A Chat on Gun Violence

By: Genevieve Husak and Clayton Covington

In the wake of yet another mass shooting, we as Americans find ourselves divided once more over the issue of guns.  Rather than ignore yet another tragedy of negligence, students have taken to the streets and the headlines to try and bring needed change.  But when rights collide, there will be conflict, as a solution supported by one group seems to infringe on the freedom of another. Yet in such terrible tragedies, there will always be a great opportunity – a chance for us to come together, discuss our differences, and push for needed change in the interest of society at large.  

Last Sunday, the Institute of Politics at the University of North Carolina at Chapel Hill went through great effort to organize a “reverse town hall” – an opportunity for student citizens to discuss polarizing issues for an audience of NC State Legislatures.  The panel was made up entirely of students from colleges and high schools across North Carolina, all joined together by a common desire to voice how they believe we can end gun violence in NC. This group of students truly reflected the diversity in thought and experience within North Carolina, from cities as large as Charlotte and Raleigh to towns as small as Laurinburg.  It included those who have traveled and lived across the world and those who have never left the US.

Among these students were the three of us from Lake Norman Charter – Clayton Covington, Genevieve Husak, and Janais Phillips. We arrived at the massive UNC Campus, unsure of what – or who – to expect.  None of us had ever been on a panel before, and the new experience was as exciting as it was daunting. When we first arrived, we were warmly welcomed and soon introduced to the other panelists, many of whom were the heads of political organizations at their respective schools.  We paired off and did team-building activities so we could learn to respect and appreciate one another before politics can intervene. They only informed us after that they actually paired opposing opinions.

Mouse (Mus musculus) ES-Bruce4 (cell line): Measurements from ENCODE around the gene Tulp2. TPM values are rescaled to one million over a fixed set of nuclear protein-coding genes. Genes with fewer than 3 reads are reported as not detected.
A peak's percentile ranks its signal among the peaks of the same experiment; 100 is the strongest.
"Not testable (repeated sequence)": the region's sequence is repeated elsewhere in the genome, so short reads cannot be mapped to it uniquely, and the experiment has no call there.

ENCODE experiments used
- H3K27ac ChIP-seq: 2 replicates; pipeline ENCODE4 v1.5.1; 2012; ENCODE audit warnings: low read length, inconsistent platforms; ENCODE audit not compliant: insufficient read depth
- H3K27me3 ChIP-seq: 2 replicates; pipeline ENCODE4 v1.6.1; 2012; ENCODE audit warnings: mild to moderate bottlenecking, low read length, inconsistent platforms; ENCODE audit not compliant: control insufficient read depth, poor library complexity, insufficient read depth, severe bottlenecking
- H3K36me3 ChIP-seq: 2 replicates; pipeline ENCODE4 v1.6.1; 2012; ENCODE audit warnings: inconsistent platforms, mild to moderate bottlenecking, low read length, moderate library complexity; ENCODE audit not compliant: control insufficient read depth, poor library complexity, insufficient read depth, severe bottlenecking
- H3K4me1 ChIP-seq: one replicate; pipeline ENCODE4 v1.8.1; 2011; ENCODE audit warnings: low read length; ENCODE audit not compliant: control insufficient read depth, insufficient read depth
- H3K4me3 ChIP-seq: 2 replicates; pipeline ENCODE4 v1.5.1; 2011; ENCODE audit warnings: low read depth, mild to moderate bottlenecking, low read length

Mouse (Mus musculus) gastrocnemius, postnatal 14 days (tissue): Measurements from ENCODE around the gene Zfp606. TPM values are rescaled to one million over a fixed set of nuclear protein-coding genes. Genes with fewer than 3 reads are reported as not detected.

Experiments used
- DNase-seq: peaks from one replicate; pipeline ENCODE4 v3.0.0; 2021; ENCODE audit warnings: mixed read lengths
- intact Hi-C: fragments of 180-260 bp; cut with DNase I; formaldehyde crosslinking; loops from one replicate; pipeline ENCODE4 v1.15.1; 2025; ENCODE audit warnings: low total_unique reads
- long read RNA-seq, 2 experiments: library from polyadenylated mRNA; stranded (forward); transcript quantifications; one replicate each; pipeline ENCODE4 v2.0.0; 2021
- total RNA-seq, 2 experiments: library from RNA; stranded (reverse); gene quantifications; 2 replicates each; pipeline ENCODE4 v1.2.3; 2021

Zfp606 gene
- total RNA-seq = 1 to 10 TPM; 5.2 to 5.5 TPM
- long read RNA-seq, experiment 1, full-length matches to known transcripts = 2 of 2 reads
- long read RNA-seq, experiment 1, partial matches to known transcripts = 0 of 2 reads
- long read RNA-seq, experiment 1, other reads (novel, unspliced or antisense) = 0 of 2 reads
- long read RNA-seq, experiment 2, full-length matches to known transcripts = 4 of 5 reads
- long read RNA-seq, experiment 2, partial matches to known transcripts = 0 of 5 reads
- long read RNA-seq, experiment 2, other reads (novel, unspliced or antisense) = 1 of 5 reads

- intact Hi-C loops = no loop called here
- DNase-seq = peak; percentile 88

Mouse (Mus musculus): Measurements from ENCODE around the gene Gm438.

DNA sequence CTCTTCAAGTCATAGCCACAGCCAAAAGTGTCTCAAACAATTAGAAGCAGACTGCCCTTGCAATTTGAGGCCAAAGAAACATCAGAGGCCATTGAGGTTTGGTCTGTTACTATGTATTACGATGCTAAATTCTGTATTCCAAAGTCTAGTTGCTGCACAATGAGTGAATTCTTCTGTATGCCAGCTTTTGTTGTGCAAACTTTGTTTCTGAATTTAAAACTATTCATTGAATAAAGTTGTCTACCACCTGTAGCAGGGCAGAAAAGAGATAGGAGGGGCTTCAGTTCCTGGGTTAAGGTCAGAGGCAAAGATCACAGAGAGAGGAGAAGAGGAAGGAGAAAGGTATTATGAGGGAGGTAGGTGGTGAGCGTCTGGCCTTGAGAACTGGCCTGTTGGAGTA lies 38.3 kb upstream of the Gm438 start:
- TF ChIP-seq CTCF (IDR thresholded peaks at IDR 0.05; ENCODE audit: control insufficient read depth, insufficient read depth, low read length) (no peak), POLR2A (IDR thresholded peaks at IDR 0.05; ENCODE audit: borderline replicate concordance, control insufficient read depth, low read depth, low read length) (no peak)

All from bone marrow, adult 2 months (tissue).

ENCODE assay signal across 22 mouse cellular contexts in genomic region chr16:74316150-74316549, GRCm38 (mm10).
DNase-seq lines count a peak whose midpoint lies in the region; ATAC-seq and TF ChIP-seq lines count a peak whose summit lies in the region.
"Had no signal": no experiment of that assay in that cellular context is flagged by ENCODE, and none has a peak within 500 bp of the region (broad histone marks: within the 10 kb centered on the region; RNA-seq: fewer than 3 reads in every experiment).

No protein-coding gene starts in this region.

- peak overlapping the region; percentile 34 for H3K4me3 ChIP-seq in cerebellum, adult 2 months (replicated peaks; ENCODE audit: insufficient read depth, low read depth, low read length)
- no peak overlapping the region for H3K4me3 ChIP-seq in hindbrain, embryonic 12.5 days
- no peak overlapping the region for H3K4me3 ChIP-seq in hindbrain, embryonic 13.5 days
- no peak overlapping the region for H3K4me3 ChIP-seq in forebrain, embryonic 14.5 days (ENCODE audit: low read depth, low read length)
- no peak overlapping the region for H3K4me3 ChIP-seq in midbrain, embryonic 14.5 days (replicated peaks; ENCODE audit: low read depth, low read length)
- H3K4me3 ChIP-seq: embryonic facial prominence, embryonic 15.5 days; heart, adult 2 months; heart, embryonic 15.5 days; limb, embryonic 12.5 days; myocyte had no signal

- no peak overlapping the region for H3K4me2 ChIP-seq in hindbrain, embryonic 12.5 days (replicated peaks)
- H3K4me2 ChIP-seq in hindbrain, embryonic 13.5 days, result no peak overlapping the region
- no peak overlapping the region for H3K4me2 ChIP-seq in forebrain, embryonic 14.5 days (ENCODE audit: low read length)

After, we went to a lecture dedicated to the debate – most of all to understand the types of guns that we hear about so often in the news.  The lecture sparked questions and dialogue between the panelists and overall left everyone better-informed. We then rested and calmed our nerves before the panel opened.  We slowly started to see the media and politicians pour in, all of whom excited for what was to come.

It was time to begin – we stood on stage with the bright lights above as the audience clapped below, taking our seats as we prepared ourselves mentally for the questions to come.  The discussion lasted well over an hour, with questions over whether guns should be allowed in schools, what steps the legislature could take to prevent violence in the future, and much more.  While we spoke of specific issues and societal problems, the discussion itself was the strongest message of all – of the power of youth to speak to societal issues, and most of all, to do so respectfully.  While many of our views were in conflict with one another, we, the students, were not. We were dedicated to a civil and constructive dialogue, one that hopefully will contribute to bringing progress that all can agree with.  This will be the most important message going forward in our country – that despite our political divisiveness, we must come together to understand one another. Our nation finds itself at political extremes, but we need not let our extreme opinions get in the way of what is most important: helping our fellow citizens – all of them, even if we disagree on how to do so.  


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